Iditarod Trail Invitational cyclist has been missing since Tuesday

Craig MedredAlaska Dispatch News

Nineteen competitors in the 350-mile Iditarod Trail Invitational race from Knik to McGrath were on the trail out of Rohn on the north side of the Alaska Range on Friday afternoon, but one competitor was notably missing.

Australian cyclist Yair Kellner hasn't been seen by anyone since he left the community of Skwentna, about 100 miles north of Anchorage, at 1 a.m. Tuesday.

He is now almost 100 miles behind the tail-end Invitational walkers and concern for his welfare is growing.

Kellner trained for the Invitational with race organizers Bill and Kathi Merchant of Chickaloon. Kathi, who has spent time on trail with him, sounded a little nervous Friday, but said she has confidence in his winter survival skills.

"Regarding Yair Kellner, we are aware that he is still missing but we know that he is a very experienced rider and mountaineer," she wrote on the Invitational's blog. "I am confident that he has taken shelter in a cabin with a local person. He is a very sociable man and so lets hope that he is having a good chat with the locals waiting for the weather to pass."

She added, however, that if he is not seen by today, the Invitational will organize a search. Race officials have already asked airplanes hauling supplies for the event to drop low over the Iditarod Trail to look for him.

There is a possibility he could have gotten lost leaving Skwentna. There are several trails going north out of there. Most of them eventually go to or near the Winterlake Lodge at Finger Lake, but it is possible to get confused along the route. It is even possible to take one trail north to Shell Lake, go past there and do a big, long loop back to Skwentna on the Old Skwentna Trail.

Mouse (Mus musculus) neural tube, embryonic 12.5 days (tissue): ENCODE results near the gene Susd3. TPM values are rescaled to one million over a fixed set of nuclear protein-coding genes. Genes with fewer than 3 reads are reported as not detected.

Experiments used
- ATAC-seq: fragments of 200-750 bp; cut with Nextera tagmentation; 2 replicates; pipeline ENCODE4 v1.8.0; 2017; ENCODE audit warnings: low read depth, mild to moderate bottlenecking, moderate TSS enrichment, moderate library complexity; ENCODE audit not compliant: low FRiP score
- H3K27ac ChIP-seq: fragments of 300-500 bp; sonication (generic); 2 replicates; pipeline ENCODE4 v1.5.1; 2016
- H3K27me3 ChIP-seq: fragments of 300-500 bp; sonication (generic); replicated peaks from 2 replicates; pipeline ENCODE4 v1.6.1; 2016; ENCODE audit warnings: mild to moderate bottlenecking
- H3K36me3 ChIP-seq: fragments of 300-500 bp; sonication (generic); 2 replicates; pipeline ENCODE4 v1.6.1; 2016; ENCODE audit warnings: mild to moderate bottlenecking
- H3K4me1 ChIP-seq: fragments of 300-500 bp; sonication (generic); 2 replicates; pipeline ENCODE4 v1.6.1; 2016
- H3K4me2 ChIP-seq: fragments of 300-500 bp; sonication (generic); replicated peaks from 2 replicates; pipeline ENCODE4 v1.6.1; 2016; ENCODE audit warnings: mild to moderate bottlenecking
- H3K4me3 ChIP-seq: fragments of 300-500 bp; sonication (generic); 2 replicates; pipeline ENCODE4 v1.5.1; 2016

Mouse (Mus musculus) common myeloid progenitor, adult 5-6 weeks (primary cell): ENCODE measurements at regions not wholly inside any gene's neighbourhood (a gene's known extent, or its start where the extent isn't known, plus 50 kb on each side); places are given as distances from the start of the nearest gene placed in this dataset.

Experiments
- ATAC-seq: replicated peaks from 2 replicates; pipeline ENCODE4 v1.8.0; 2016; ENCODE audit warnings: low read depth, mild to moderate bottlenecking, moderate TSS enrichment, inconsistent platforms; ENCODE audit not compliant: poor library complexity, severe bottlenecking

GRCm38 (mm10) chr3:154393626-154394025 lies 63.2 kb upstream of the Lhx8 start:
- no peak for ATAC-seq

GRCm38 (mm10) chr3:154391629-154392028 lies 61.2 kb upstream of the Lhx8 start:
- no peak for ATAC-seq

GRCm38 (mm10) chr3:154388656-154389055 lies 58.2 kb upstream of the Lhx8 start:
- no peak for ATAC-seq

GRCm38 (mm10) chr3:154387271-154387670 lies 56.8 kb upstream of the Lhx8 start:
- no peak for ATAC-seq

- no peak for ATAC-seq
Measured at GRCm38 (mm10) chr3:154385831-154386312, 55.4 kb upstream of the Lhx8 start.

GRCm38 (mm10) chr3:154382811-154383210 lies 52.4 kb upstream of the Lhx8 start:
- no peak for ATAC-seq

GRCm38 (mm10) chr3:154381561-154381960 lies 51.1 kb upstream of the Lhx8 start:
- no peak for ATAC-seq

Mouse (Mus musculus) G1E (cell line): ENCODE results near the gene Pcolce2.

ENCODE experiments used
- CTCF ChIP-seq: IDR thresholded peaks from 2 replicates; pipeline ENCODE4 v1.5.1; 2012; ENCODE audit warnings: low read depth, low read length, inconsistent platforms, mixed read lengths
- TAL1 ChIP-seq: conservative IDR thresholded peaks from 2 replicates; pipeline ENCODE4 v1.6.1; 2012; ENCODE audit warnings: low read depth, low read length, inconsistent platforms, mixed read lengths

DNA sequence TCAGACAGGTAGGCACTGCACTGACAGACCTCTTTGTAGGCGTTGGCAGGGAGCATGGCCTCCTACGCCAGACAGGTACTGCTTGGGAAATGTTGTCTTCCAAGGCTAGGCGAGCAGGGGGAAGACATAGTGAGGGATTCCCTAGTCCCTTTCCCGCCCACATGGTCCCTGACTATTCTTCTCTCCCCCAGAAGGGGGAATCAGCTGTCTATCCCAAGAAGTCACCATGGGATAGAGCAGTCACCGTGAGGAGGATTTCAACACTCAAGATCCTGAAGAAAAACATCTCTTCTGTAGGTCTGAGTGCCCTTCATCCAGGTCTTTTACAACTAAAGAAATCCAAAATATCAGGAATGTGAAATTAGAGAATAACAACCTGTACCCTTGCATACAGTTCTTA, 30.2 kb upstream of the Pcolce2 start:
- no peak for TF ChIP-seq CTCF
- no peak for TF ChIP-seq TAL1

Likewise, it is possible to bypass the Winterlake Lodge on a trail to the west used by the Tesoro Iron Dog snowmobile race, though much of that trail is now under so much snow it is hard to find.

Who was in the lead of the Invitational Friday afternoon remained unknown, although a leader was expected to emerge at Nikolai sometime late Friday. There were no reports available on who left Rohn first.

Rohn is one-room log cabin hemmed in by mountains and communications from there are poor. The checkpoint has a satellite phone, but it doesn't always work.

Before the race bogged down in snow on Wednesday, cyclist Jeff Oatley from Fairbanks appeared to have built an insurmountable lead in the competition that began in Knik on Sunday. He left Perrin's Rainy Pass Lodge about 160 miles into the race on Tuesday morning hours in front of everyone.

Out in Rainy Pass, however, he found himself wallowing around in deep snow for a couple days along with trail-packing snowmobiles that kept getting stuck. The going was so slow that Oatley ended up being caught by the lead runners who had been a day and a half behind when he left the lodge.

The Invitational pits runners, skiers and cyclists against each other on the same rotten, wilderness trail.

Five runners -- walking more than running, however -- were among the 19 people reported out of Rohn. There were also three skiers in the group. The rest were cyclists, including Oatley. Fourteen of the approximately 45 people who started the race had given up and dropped out. One suffered serious frostbite, but is recovering.